A few days later, there’s a ritual for the new year. Arnom stays in the house of Ungit overnight and then ceremonially fights his way out, although everything happens symbolically. The Queen goes into the temple an hour before the ceremony. The weather is beautiful, which makes her not want to enter the oppressive and smelly atmosphere of the temple.
Ungit is ceremonially birthing the new year, and the Queen’s participation in the ritual implies that a new time is beginning in her life, as well—perhaps even one in which she’ll fight her way out from Ungit’s influence.
She sits on a flat stone opposite the stone that is Ungit. Arnom sits to her right, and the temple girls sit in rows at the doors to their rooms, where they live their whole lives. The Queen thinks that men’s semen goes to waste on these girls when it could produce healthy children. Men also waste their money here, and the girls are consumed and wasted.
The Queen’s position across from Ungit implies that they are reflections of each other. The Queen perceives the devouring quality of Ungit’s love, pondering how so much is wasted for the sake of Ungit. She doesn’t yet see her own relationship to this waste.
The story goes that the stone, Ungit, pushed herself out of the earth at the beginning of the world. She has no face, but that means that the lumps of the rock form countless faces. Now blood has been poured over her, and the Queen sees a very vivid face that almost reminds her of Batta. The Queen remembers running to escape from Batta’s smothering embrace.
Ungit is a very primitive goddess, and the imagery surrounding her shows that she is a fundamental part of humans. Since she has no face of her own, her face can become any face. Batta’s cruel, rough love for the princesses is similar to Ungit’s love, and the Queen hates both.
The Queen asks Arnom who Ungit is. He replies that she represents the earth, a way of thinking that he’s gotten from the Fox. The Queen asks how Ungit can be both the mother and wife of the god of the Mountain, and Arnom says that these are all metaphors for natural phenomena. The Queen thinks it strange that these tales try to be so cryptic about simple, everyday occurrences like rain.
Arnom has begun to think of the gods in the symbolic way that the Fox did, rather than in the literal way of the old Priest. This way of thinking erases the power of the mysteries surrounding Ungit, making them into nothing more than metaphors for straightforward acts of nature.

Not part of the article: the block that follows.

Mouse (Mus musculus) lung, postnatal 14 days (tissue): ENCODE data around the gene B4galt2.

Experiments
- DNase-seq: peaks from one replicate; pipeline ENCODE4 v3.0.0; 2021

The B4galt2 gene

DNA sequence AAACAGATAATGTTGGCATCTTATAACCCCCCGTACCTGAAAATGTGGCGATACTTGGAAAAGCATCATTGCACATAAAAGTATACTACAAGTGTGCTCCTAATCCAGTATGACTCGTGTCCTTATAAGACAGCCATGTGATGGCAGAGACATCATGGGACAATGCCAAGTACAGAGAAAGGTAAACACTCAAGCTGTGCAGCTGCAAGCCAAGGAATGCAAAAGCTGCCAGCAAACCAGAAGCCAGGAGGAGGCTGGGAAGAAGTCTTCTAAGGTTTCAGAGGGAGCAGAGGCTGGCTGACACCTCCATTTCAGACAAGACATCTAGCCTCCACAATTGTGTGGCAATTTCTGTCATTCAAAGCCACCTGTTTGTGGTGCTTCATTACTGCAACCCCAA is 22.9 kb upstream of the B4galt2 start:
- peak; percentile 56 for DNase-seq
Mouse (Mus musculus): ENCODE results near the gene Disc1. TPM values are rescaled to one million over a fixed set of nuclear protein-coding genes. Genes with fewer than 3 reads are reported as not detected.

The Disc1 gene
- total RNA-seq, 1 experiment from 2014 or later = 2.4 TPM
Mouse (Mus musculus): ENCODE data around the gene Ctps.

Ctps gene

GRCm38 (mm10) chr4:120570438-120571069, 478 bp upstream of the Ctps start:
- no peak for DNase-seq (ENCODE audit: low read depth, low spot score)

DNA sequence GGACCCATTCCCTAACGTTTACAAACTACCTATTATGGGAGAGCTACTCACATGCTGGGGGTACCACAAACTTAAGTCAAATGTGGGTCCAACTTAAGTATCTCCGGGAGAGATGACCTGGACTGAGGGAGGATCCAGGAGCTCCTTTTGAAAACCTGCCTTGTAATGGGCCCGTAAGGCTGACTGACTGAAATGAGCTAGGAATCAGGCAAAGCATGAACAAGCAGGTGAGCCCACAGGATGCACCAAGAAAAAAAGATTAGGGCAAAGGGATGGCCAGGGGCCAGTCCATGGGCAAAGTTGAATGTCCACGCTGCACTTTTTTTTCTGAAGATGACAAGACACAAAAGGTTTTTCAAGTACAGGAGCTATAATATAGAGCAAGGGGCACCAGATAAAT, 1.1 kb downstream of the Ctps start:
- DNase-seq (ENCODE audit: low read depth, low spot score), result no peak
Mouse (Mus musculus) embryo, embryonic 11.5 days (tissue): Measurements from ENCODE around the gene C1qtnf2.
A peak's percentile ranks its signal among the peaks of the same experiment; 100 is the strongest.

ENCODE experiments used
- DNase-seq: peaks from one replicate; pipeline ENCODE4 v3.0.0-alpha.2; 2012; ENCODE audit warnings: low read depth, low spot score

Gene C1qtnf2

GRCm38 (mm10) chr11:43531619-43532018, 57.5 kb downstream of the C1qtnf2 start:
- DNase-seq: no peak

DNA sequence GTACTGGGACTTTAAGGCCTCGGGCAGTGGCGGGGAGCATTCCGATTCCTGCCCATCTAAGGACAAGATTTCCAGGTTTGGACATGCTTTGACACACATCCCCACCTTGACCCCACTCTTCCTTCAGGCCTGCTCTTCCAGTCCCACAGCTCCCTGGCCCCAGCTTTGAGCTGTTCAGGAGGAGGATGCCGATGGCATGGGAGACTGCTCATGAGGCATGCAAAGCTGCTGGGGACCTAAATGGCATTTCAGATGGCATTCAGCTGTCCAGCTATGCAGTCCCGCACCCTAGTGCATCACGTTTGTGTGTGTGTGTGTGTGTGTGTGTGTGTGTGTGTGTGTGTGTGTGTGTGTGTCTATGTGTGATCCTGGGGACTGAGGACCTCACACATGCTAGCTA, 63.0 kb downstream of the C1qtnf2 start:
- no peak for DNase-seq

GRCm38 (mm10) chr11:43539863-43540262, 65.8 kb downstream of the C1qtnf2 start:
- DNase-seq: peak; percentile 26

Eventually a peasant woman comes into the temple to deal with a personal matter. She’s crying and holds a pigeon, which a priest kills over Ungit. She lies weeping in front of the stone for a long time, but when she gets up to go, the Queen sees that she feels calm. In response to a question, the woman confirms that she feels much comforted. The Queen asks whether she always prays to the rough stone rather than to the Greek-style sculpture. She says she does, because the Greek Ungit wouldn’t understand a commoner like her.
Despite the changes that Arnom has made, the peasant woman proves that the mysteries of the more primitive Ungit provide some spiritual fulfillment that the Fox’s civilized rationality cannot. The Greek sculpture of Ungit seems too far removed from the common people, too divinely perfect, while the rough stone version speaks to something fundamental within everyone. Even the Queen’s fear of it proves that it moves her.
When they emerge from the temple, a crowd greets them with celebration. The Queen is amazed at the people’s joy. They’re so happy just because a man dressed as a bird whirled a sword around and came out of a door. Even enemies are celebrating together.
The people get satisfaction from a crude religion that has never fulfilled the Queen. While the scene confirms the power of ceremony, it also gestures to Lewis’s Protestant dislike of elaborate rituals.
The Queen goes home to rest. She hears a voice and opens her eyes to find her father beside her. All the years she’s been Queen seem to disappear. The King tells her to leave her veil off and come to the Pillar Room. Once there he looks around for the mirror that used to hang there, but the Queen has given it to Redival. He produces pickaxes and a crowbar and makes her help him take up the floor. They expose a deep hole.
The King represents a cruel part of the Queen that she has long tried to deny, since she hated him. Now, however, he has power over her again, particularly as she obeys his order to leave her veil off, which was actually his first order she directly disobeyed in real life. The fact that the Queen got rid of his mirror shows that she didn’t want to see herself truly.